Cleaning, conserving and mounting a fragile Woolly Mammoth tusk for Worcestershire Archaeology.

This reasonably complete tusk of a woolly mammoth (Mammuthus primigenius) was discovered in a gravel pit in Worcestershire. The proximal end with the 'pulp cavity' is relatively complete but the distal end has been lost. There is some damage to the midsection, but otherwise the tusk is in very good condition. It was waterlogged when found (see photo to left) so it was covered in plastic to ensure that it dried out slowly to reduce the chances of splitting and delamination which is the biggest problem with tusks that get wet.

Once it had dried out enough the surfaces of the tusk were gently cleaned with a soft brush and where necessary with wooden spatulas and a scalpel (to remove patches of really stubborn sand and gravel). As the cleaning progressed, the specimen was consolidated with Paraloid B72 at 10% in acetone, with thicker consolidant (up to 20% in acetone) pipetted into the cracks and Paraloid B72 adhesive applied to breaks, to help hold the specimen together. Significant gaps were filled with a paste made from Paraloid B72 adhesive mixed with glass beads, 44 microns in size (see: Larkin, N. and Makridou, E. 1999. Comparing gap-fillers used in conserving sub-fossil material. The Geological Curator 7 (2), 81-90). These gap fills were then painted-out with artistsí acrylic paints to match the tusk.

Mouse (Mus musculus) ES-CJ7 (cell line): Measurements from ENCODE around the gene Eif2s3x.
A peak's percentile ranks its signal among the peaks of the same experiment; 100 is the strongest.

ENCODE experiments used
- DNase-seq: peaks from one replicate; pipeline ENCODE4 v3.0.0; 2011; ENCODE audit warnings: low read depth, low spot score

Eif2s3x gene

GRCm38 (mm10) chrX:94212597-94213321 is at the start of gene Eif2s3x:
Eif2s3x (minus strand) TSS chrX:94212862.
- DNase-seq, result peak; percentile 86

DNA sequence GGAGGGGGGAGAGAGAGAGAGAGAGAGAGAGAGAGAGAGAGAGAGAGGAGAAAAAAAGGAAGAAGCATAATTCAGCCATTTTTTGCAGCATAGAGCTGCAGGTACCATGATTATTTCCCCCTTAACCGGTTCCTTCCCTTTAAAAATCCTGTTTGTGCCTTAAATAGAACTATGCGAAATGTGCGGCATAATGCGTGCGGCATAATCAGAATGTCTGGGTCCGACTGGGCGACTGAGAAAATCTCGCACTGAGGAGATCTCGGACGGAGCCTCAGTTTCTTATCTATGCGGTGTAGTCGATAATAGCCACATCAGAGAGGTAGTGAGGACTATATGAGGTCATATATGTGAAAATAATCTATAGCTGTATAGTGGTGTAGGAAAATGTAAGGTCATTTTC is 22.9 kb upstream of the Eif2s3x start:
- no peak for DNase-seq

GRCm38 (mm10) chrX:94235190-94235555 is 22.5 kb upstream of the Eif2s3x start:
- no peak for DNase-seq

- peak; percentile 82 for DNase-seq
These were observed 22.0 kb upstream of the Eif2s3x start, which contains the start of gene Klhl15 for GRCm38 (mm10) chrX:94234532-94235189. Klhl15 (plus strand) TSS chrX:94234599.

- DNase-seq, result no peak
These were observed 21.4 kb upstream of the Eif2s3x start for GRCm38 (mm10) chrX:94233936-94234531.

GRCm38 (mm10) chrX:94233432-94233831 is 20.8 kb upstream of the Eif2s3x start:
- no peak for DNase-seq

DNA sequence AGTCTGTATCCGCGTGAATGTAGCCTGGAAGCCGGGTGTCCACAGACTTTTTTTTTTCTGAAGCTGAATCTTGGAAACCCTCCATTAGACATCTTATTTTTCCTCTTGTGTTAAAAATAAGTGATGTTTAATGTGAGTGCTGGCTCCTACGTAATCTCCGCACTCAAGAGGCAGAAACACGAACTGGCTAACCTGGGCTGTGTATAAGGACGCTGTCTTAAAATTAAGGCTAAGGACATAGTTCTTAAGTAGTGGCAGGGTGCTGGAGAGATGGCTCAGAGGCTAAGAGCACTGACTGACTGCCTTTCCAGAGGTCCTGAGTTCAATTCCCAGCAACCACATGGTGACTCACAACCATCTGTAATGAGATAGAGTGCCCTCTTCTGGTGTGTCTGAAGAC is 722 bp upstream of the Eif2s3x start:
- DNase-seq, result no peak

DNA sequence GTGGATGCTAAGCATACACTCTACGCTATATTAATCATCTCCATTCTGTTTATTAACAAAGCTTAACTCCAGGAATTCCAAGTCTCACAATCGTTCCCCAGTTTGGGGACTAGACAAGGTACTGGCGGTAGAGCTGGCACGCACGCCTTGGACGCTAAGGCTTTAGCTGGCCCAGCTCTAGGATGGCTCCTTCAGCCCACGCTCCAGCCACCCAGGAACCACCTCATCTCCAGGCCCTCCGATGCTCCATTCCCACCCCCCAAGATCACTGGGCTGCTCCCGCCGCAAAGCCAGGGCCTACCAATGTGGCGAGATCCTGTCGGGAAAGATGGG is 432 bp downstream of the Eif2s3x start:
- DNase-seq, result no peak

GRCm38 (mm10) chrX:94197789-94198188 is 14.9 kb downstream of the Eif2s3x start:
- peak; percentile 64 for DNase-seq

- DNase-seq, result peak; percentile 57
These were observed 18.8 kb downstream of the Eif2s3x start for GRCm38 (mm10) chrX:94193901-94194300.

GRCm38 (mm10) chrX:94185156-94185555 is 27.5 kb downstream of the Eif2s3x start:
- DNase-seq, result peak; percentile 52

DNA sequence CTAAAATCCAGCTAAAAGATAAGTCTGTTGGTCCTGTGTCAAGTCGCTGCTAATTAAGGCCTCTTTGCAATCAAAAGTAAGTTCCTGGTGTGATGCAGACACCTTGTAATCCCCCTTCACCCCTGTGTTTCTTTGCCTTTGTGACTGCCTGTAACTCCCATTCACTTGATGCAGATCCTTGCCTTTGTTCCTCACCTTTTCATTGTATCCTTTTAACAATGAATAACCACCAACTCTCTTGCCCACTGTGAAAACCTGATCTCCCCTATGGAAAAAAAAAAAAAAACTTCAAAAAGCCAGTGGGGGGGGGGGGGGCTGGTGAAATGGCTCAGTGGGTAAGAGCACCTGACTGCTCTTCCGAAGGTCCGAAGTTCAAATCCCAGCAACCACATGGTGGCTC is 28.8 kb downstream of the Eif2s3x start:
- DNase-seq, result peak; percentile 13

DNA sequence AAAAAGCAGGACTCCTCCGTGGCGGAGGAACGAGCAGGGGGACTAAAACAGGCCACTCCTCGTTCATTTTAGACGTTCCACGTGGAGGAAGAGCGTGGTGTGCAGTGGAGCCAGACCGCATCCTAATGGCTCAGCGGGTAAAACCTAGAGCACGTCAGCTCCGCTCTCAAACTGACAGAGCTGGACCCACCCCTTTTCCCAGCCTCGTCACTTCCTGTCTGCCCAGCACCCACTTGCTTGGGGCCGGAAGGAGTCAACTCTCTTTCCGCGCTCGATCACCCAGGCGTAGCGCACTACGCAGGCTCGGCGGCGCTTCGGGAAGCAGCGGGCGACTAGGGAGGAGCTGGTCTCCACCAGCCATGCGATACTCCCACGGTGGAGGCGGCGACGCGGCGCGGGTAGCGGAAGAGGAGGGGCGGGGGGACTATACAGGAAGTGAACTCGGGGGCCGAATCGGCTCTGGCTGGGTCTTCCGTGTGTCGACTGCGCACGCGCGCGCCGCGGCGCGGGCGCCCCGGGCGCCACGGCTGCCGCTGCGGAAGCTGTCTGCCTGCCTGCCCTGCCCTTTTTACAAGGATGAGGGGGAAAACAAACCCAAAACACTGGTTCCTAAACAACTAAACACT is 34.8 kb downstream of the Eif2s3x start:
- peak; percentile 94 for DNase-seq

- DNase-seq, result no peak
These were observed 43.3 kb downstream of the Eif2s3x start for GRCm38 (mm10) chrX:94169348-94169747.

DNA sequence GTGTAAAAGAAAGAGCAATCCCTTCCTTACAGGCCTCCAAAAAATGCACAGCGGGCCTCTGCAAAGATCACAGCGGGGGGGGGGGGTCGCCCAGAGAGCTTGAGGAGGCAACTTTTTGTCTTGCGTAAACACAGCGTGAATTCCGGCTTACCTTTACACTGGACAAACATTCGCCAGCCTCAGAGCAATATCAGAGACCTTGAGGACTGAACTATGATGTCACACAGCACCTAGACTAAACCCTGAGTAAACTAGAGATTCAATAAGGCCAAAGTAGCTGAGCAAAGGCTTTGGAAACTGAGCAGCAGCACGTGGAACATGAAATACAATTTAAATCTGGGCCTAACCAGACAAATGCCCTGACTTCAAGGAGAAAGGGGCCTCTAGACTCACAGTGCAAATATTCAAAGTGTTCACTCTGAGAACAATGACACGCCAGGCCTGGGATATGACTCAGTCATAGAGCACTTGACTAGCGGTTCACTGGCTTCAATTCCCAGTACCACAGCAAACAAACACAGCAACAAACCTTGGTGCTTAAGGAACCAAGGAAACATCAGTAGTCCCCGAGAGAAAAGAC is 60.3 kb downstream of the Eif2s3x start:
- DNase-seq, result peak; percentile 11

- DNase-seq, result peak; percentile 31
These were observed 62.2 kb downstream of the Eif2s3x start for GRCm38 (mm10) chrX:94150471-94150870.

The bespoke steel mount was made using blacksmithing and welding skills, was then sprayed with black satin paint and lined with inert black Plastazote foam between the tusk and the metal to protect the specimen. A wooden plinth was made from MDF, slightly larger than the length of the specimen, to protect it from knocks. This was coated with two applications of Dacrylate varnish to reduce emissions of VOCs. Pieces of wood are glued to the underside (with PVA wood glue) to enable fingers to get underneath the MDF to enable it to be easily lifted and moved. The plinth was then sprayed with black satin paint to match the mount. The mount is secured to the plinth with four metal screws and the tusk is simply lifted in to place. See below.

Once the project was completed, a wooden frame had to be built around the specimen to hold it firmly in place so that it would not move and suffer damage on its journey back to Worcester.

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